I'm a general assignment reporter at the South Florida Sun Sentinel, covering mostly the Palm Beach County area. I grew up in Grand Rapids, Mich., graduated from Michigan State University and moved to Florida in 2011.
Suspect in Goodman jury swaying attempt faces federal judge
In 1992, as Hurricane Andrew roared toward Miami, at Zoo Miami found an unlikely place to house the zoo's 30 flamingos: the men's bathroom. Ron Magill, then the assistant curator, was walking out the door after helping get the birds situated when he turned around to take one last look. He was struck by the sight. "I thought, 'Who would have ever thought these flamingos would be next to urinals looking at themselves in the mirrors?'" recalls Magill, now the zoo's communications director.
With the monstrous Hurricane Irma just days away, much of Miami Beach heeded mandatory evacuation orders from officials and headed out. But some of the Beach's smallest residents — the hundreds of feral cats who call the island home — have no way out. So this week, animal lover Mary Garcia began scooping them up one by one and taking them home. She stocked up on cat food and and cleared out two rooms in her house in inland Miami Dade County. By Thursday, she had taken in 40 cats.
Jamira Kennedy and her fiance were sitting with their one-month-old son Wednesday morning, talking about loading up on food for Hurricane Irma, when they were startled by two loud knocks at the door. It was the police. Just days before the largest Atlantic storm in history is set to arrive in Florida, the couple says they and their baby were kicked out of their home, after their roommate accused Jamira’s fiance, John Bradham, of threatening him. The couple had nowhere to go.
Muck Rack makes it simple to find people, tweets, or articles that mention any name, keyword, company, hashtag etc. We've compiled this guide to help you make the most of your search.
Selecting a term
Start searching tweets, articles from media outlets, articles mentioned in tweets, journalists'
names, titles and bios with some suggested searches:
Companies or Topics (e.g. iPhone, Microsoft)
Phrases (e.g. "cloud computing") — use quotes to keep the terms together
Twitter handles (e.g. @username) — returns those who have mentioned or replied to
Names (e.g. "David Pogue")
Hashtags (e.g. #sxsw, #london2012)
Bio details (e.g. vegan, Olympics, father)
Muck Rack's Advanced Search allows for many boolean operators.
Find results that mention multiple specified terms, use AND or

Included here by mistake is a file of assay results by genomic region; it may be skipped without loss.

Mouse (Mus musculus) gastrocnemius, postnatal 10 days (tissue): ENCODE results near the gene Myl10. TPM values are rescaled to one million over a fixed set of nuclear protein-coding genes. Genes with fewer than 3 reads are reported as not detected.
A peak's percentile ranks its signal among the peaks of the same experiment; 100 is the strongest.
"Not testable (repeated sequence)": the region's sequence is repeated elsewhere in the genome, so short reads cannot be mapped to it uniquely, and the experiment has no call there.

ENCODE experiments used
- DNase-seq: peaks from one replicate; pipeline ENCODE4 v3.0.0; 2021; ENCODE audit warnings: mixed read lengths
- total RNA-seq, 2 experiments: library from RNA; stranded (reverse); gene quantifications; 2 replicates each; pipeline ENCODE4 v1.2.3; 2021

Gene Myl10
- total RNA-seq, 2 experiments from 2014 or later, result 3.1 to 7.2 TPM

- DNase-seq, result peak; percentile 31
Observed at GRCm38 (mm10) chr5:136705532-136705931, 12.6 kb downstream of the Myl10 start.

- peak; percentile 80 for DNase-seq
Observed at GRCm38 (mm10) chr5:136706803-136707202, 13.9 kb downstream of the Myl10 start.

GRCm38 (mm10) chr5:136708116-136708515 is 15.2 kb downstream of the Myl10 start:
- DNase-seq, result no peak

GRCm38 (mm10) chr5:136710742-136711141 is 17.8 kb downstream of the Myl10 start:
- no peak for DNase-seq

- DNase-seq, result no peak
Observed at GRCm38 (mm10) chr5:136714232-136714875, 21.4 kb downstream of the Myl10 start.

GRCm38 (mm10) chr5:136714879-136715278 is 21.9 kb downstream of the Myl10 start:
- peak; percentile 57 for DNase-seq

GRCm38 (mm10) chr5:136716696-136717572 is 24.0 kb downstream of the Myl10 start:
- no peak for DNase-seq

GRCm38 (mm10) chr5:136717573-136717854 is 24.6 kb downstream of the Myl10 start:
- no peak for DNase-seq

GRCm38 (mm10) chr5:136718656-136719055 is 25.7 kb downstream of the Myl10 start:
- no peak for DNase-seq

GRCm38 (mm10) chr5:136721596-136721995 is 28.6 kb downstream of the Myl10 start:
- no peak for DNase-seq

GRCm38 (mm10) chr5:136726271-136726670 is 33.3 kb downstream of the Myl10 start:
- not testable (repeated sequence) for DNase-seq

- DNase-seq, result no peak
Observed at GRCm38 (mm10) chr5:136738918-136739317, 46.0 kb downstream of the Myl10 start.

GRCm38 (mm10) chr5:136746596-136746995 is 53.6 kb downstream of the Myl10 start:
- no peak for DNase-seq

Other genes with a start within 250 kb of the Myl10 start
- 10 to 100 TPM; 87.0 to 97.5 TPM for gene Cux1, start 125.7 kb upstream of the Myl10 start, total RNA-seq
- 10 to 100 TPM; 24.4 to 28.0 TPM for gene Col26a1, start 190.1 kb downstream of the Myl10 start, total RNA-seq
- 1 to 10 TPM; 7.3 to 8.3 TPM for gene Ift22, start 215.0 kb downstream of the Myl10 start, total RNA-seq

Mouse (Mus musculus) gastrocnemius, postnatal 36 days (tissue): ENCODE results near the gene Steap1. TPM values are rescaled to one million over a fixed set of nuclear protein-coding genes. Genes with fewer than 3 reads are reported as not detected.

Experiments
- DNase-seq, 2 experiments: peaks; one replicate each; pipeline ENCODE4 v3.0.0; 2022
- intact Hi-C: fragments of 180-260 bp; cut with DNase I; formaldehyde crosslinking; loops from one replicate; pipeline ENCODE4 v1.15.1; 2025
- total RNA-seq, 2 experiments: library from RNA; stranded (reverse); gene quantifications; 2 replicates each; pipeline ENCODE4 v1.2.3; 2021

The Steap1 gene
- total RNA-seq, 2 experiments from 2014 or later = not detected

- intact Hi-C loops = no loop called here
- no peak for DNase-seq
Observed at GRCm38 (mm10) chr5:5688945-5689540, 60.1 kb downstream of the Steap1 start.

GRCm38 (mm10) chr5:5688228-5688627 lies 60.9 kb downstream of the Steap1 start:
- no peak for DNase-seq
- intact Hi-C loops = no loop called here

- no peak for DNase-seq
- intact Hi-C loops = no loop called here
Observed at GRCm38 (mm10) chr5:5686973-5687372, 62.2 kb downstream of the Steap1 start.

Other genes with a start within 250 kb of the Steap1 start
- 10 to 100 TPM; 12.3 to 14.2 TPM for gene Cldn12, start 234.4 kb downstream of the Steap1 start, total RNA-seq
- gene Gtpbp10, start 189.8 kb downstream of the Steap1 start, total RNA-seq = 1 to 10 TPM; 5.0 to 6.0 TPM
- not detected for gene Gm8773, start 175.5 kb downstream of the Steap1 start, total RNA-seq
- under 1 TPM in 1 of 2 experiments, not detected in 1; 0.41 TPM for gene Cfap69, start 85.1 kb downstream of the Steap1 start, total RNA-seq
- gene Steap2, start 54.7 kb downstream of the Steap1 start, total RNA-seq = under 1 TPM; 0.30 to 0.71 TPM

+. For example, ensure each result contains both Elon Musk and Mark Zuckerberg by
searching Obama AND Romney or Obama + Romney.
Use the operators OR or , to broaden your search when you'd like either of
multiple terms to appear in results. (This is the default behavior of our search when no operators
are used.) For example, search for democrat OR republican to find results that refer to
Democrats and/or Republicans.
Use NOT or - to subtract results from your search. For
example, searching Disney will yield results about the Walt Disney Company as well as Walt Disney
World Resort. To exclude mentions of Disney World, search for Disney -World or Disney
When using one of these operators with a phrase, enclose it in quotation marks. For example, you can
find results about smartphones excluding Apple's iPhone 4S by searching smartphone -"iPhone
Exact case matching or punctuation
If you're searching for a brand name or keyword that relies on specific punctuation marks or capitalization, you can
find results that match your exact query by adding matchcase: before the keyword you're searching for, like matchcase:E*TRADE .
Use parentheses to separate multiple
boolean phrases. For example, to find journalists talking about having fun in Disney World or
Disneyland, search for ("disney world" OR disneyland) AND fun.
An asterisk can be used to search for any variation of a root word truncated by the asterisk. For example, searching for admin* will return results for administrator, administration, administer, administered, etc.
A near operator is an AND operator where you can control the distance between the words. You can vary the distance the near operation uses by adding a forward slash and number (between 0-99) such as strawberries NEAR/10 "whipped cream", which means the strawberries must exist within 10 words of "whipped cream".